In recent years, a real passion for science videos has emerged, especially with the rise of YouTube. Video is a comprehensive and complex tool that adapts to different audiences. This explains why video holds such a prominent place as a vehicle of scientific culture at CCSTI La Rotonde (Mines Saint-Étienne). It also explains why I’MTech now shares audiovisual content.
Whether it’s a light, funny commercial or a serious and thoughtful documentary, video is an effective and appealing tool for popularizing science. It can bring the viewer something real, and is accessible for all ages. This chameleon-like medium can stand alone, or complement other forms of media. Video is central to the technical and industrial scientific culture at La Rotonde, Mines Saint-Étienne, and has been a tool of choice for the 18 years of the organization’s existence. Its director, Guillaume Desbrosse, talks to us about this medium’s presence in the scientific culture.
How important is video at La Rotonde?
Guillaume Desbrosse: Since our organization was established, we have been developing video as a tool. It is part of our DNA. This is fairly unusual, since video skills are not easily developed. The structure quickly began partnering with professional and amateur videographers to produce scientific culture resources on video. We use it fairly regularly. We also use video in the exhibitions we organize. It is an extremely interesting medium for reaching an audience that is very accustomed to screens and animated images.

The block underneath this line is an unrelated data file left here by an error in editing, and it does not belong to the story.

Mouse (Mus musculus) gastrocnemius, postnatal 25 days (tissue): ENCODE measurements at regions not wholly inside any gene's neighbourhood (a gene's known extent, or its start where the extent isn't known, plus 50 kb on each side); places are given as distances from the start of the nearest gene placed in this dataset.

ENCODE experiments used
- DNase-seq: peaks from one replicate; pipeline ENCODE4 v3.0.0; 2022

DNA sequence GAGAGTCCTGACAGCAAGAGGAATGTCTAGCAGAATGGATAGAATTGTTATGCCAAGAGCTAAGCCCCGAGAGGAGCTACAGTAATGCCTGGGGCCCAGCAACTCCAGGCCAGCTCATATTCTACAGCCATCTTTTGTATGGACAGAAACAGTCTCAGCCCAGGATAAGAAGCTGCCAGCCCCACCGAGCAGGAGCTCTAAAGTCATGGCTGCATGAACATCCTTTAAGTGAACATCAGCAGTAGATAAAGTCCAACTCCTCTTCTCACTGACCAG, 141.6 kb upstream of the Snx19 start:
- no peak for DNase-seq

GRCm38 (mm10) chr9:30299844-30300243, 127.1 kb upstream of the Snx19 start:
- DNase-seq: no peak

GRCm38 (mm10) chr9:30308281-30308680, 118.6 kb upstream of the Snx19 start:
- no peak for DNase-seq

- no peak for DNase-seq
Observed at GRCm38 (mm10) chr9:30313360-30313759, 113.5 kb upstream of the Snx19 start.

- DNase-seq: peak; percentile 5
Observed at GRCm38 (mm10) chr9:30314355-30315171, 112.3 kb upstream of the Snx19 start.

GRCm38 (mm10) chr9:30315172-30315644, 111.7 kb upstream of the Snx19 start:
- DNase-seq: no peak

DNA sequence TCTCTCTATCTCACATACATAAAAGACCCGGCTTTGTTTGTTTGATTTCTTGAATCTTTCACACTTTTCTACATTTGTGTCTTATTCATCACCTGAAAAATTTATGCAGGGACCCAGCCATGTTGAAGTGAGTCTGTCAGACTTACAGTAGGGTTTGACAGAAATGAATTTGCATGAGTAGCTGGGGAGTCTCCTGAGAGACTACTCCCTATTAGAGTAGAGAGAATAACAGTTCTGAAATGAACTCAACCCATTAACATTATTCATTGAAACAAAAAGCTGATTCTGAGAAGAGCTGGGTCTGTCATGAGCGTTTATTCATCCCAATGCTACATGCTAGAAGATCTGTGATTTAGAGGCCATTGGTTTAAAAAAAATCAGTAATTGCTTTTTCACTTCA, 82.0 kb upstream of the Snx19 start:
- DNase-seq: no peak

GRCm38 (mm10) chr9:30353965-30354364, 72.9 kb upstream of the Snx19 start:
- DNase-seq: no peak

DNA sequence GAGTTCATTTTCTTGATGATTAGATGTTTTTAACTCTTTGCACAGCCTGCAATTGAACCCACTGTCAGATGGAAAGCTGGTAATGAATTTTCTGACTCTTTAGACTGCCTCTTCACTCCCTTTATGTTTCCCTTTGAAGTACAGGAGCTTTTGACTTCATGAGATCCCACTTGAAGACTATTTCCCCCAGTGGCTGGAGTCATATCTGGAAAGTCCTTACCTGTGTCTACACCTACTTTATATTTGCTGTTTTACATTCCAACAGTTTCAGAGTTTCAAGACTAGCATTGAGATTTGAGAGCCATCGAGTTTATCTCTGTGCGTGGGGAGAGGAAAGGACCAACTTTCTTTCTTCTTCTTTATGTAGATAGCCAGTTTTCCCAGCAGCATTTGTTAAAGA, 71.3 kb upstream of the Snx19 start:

In recent years, we have seen a rise in amateur videographers, how are they contributing to scientific culture today?
GD: This love of videos has exploded over the past years thanks to YouTube. Amateur videographers are now beginning to produce content they intend to broadcast on a wide range of subjects, and scientific culture has not been left behind, although there are varying levels of quality. At La Rotonde, we have followed this closely; we considered it significant since other players outside the institutional realm were beginning to disseminate the sciences. Their success, as seen in the number of subscribers, comments, and number of views, made us think. How can we encourage these projects – which play an important role in today’s scientific culture – and support them?
This is why, along with Mines Saint-Étienne, we decided to renovate a building that became studio Papaï (Plug And Play Audio and Image) based on a project by engineering students. Beyond the in-house use of this studio (engineering students, teachers, researchers…), it is also open to amateur videographers. We offer to host them for a residency so that they can produce resources on scientific culture. Currently, we are supporting the YouTube channel “Balade Mentale”, which addresses a wide variety of themes, ranging, for example, from the sense of smell to the study of motion. This channel is run by dynamic group of young people, and is gaining popularity, with a little over 30,000 subscribers. We have decided to support this channel for one year. We also support their joint projects with Florence Porcel, who popularizes the science of the universe. Following the success of this joint effort, we decided to organize calls for projects to make this opportunity available to other videographers.